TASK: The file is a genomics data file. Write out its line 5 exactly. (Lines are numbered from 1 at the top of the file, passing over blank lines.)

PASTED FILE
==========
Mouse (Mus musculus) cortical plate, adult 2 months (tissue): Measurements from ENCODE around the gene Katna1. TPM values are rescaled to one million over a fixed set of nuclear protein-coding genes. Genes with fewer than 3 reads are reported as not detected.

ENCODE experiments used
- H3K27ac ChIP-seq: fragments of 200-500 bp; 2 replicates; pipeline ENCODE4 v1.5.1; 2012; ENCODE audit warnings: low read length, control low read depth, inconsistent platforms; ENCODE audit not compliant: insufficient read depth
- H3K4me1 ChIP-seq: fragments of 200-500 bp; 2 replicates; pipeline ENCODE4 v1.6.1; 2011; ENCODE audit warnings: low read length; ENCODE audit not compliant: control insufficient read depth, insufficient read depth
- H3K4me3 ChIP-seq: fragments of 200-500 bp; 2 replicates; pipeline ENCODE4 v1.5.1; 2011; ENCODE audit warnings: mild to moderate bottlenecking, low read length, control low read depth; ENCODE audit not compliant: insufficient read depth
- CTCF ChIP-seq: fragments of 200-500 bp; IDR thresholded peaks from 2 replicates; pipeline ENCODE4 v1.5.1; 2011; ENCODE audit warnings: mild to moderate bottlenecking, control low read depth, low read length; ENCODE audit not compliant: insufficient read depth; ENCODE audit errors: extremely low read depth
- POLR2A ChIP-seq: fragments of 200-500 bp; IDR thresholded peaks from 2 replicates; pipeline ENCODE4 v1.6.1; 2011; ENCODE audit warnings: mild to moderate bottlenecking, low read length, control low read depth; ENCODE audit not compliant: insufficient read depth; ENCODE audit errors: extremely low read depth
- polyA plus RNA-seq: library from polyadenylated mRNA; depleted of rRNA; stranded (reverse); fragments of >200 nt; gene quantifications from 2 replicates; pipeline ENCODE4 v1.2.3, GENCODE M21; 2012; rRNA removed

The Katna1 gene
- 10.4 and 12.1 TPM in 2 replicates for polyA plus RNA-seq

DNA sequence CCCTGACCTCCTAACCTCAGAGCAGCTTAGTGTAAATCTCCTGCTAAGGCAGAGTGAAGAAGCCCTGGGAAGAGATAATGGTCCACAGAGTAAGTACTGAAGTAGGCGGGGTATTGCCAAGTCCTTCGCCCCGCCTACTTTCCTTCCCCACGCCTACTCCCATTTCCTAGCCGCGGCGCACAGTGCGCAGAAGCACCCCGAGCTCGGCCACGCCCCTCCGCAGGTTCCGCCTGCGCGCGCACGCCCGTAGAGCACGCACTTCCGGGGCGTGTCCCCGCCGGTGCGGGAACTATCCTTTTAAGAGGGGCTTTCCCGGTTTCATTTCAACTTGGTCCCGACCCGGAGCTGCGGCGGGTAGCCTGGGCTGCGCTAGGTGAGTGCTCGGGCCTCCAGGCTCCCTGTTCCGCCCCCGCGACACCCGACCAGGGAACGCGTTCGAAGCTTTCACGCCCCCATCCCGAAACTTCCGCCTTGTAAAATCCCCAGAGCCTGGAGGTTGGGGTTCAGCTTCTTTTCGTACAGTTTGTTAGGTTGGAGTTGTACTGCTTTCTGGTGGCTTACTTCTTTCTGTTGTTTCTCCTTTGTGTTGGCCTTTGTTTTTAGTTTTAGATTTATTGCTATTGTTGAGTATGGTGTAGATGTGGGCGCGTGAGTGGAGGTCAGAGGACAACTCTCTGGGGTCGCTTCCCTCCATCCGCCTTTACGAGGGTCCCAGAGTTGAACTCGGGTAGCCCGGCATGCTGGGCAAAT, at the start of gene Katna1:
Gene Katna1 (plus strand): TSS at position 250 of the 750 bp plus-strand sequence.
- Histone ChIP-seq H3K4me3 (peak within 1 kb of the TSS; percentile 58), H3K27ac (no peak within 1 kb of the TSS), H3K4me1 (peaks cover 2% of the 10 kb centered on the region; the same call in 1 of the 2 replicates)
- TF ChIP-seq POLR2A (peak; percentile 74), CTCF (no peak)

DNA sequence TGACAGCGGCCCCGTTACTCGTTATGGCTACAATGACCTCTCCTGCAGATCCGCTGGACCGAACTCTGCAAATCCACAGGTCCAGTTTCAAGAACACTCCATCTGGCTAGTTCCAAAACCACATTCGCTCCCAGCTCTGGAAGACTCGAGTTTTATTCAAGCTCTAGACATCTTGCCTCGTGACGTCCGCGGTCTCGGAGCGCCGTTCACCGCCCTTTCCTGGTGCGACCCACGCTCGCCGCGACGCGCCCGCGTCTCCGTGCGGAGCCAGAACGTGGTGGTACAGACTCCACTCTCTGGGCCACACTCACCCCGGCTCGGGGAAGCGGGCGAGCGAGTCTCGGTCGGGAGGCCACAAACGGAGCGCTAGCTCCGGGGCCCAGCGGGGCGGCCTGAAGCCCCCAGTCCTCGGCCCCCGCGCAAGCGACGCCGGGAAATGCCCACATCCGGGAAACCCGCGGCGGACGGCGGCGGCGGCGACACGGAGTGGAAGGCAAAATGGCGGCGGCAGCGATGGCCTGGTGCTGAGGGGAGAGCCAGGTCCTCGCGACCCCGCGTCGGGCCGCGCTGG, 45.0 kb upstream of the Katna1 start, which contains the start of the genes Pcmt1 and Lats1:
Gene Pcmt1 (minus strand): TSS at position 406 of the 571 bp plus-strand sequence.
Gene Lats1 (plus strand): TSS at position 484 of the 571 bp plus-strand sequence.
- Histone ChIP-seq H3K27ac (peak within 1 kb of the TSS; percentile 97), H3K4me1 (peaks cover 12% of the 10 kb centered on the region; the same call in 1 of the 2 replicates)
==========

- H3K4me3 ChIP-seq: fragments of 200-500 bp; 2 replicates; pipeline ENCODE4 v1.5.1; 2011; ENCODE audit warnings: mild to moderate bottlenecking, low read length, control low read depth; ENCODE audit not compliant: insufficient read depth